This article includes Medicare cost information for 2019 and 2020. For updated Medicare Part C costs in 2021, explore our Medicare Costs Guide.
Cost can be an important consideration when shopping for any type of health insurance.
Here’s what you should know about Medicare Part C (Medicare Advantage) costs in 2019 and 2020, which can help you as you shop for Medicare Advantage plans in your area.
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Medicare Part C plan costs for 2020 were be announced when new plans were offered for sale during the Medicare Annual Enrollment Period (AEP). It’s never too early to start planning for your potential Medicare costs for the coming year, such as premiums, deductibles and copayments.
Your Medicare Part C plan premium is the cost you must pay – typically monthly – to belong to the plan.
In 2019, the weighted average premium paid for a Medicare Part C plan was $29 per month. This varied from plans with premiums as low as $1 per month in South Carolina to as high as $121 per month in Minnesota.1
It’s important to note that many areas of the U.S. may feature $0 premium plans. In fact, close to half of all Medicare Advantage plan beneficiaries (59 percent) in 2019 paid no premium for their plan.1
In one example, 88 percent of Medicare Advantage plans in the state of Florida featured a $0 premium in 2019.1
In states like Florida, Alabama and South Carolina, as many as nine out of every 10 Part C members belonged to a $0 premium plan.1
Some variables that can affect the cost of a Medicare Part C premium include:
While most people do not pay a premium for Medicare Part A, beneficiaries typically pay the standard Part B premium, which is $135.50 per month in 2019.
People who report higher incomes may more for their Part B premiums, due to what is called the Medicare Income-Related Monthly Adjustment Amount (IRMAA).
A deductible is the amount you must pay out of your own pocket toward the costs of covered services and items before your plan coverage kicks in.
Some Medicare Advantage plans may include $0 deductibles.
In 2019, the weighted average Medicare Part C deductible (including plans with $0 deductibles) was $95 per year. South Carolina, Pennsylvania, Nevada and Kentucky all had a weighted average deductible of $15 or less in 2019.
On the other side of the spectrum, Montana’s average weighted premium was more than $400.
Medicare Part B required an annual deductible of $185 for the year in 2019.
The 2019 Medicare Part A deductible was $1,364 per benefit period.
Cost-sharing measures are the share of medical bills that you must pay after your deductible has been met.
Cost-sharing can typically come in two forms:
Cost-sharing such as coinsurance and copays with Medicare Part C plans may vary by plan.
Part B of Medicare typically requires a 20 percent coinsurance payment for covered services and items (after you meet your Part B deductible).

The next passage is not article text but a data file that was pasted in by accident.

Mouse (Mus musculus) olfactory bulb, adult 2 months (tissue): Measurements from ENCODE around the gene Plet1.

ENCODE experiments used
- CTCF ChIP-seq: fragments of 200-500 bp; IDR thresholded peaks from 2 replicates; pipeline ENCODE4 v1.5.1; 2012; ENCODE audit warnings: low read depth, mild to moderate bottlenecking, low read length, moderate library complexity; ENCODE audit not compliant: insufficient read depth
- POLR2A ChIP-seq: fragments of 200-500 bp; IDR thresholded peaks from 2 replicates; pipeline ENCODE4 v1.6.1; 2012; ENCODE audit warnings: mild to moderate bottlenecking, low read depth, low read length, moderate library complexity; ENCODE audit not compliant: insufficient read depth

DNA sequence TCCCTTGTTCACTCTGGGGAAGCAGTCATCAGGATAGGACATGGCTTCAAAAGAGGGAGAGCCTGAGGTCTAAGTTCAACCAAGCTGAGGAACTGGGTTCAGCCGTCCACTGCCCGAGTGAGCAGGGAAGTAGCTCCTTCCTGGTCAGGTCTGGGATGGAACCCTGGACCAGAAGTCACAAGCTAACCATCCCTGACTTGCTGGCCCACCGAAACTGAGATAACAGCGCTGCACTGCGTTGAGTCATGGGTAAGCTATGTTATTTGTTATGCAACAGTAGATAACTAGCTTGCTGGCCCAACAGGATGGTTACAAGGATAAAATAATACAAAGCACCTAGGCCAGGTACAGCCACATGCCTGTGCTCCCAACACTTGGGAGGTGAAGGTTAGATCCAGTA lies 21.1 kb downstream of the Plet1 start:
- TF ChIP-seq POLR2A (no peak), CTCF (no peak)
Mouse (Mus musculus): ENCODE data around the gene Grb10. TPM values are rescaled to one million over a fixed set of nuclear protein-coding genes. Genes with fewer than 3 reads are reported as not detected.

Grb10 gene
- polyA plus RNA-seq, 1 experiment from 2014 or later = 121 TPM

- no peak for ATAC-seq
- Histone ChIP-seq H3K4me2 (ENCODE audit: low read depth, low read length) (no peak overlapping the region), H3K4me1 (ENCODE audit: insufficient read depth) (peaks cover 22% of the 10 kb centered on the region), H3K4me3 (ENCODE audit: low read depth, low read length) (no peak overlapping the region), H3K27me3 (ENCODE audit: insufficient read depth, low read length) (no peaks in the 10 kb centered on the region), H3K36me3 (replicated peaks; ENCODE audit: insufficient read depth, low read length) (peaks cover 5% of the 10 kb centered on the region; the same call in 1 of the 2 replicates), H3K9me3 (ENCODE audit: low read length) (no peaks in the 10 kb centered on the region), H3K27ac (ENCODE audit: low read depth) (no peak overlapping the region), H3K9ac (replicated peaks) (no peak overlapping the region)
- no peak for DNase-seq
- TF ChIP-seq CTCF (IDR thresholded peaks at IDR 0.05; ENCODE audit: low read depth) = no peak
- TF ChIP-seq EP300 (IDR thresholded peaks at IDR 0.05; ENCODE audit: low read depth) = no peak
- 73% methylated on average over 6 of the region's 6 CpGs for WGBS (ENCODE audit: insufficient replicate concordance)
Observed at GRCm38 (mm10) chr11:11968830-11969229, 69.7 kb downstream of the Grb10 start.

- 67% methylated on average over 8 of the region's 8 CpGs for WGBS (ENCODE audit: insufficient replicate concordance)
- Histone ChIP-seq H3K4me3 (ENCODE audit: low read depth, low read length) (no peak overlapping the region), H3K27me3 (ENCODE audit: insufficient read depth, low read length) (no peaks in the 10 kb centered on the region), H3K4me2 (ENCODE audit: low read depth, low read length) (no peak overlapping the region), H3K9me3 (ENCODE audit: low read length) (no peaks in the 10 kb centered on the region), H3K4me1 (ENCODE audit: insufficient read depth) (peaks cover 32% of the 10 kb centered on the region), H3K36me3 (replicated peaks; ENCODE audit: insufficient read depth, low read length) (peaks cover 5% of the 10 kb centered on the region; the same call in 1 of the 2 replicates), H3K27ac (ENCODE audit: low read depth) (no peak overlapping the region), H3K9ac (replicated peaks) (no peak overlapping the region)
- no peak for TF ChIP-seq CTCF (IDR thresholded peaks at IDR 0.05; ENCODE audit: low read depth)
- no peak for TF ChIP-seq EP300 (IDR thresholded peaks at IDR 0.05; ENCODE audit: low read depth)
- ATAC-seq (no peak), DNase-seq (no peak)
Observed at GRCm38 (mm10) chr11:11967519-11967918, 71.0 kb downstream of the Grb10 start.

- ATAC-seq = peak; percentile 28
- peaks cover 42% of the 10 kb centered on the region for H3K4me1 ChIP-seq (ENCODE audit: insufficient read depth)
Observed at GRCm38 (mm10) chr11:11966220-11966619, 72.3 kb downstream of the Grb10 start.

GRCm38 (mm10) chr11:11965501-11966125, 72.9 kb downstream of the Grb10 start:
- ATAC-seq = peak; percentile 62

Part A coinsurance could reach as high as $682 per day in 2019 for extended inpatient hospital stays.
A Medicare Advantage plan out-of-pocket spending limit represents an annual cap on your out-of-pocket spending for covered Part A and Part B health care costs.
Once you have reached this amount, your Part C plan will pay for 100 percent of the cost of all covered services and items for the remainder of the year.
In 2019, Medicare Part C plans carried an average out-of-pocket limit for in-network care of just under $4,800 per year. By law, all Part C plans must contain an out-of-pocket limit of no more than $6,700 in 2019.
The out-of-pocket limit can help protect you from Medicare out-of-pocket costs that can add up quickly as a result from a serious injury or illness that requires lengthy inpatient hospital stays.
Original Medicare does not feature an out-of-pocket limit, which can be one factor many beneficiaries may consider in joining a Medicare Advantage plan.
If you have questions about Medicare Part C costs or would like to compare Part C plans available in your area, call to speak with a licensed insurance agent today.
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1 MedicareAdvantage.com's internal analysis of CMS Medicare Advantage landscape source files, April 2019. Data retrieved from www.cms.gov/Medicare/Prescription-Drug-Coverage/PrescriptionDrugCovGenIn.
Christian Worstell is a licensed insurance agent and a Senior Staff Writer for MedicareAdvantage.com. He is passionate about helping people navigate the complexities of Medicare and understand their coverage options.
His work has been featured in outlets such as Vox, MSN, and The Washington Post, and he is a frequent contributor to health care and finance blogs.
Christian is a graduate of Shippensburg University with a bachelor’s degree in journalism. He currently lives in Raleigh, NC.
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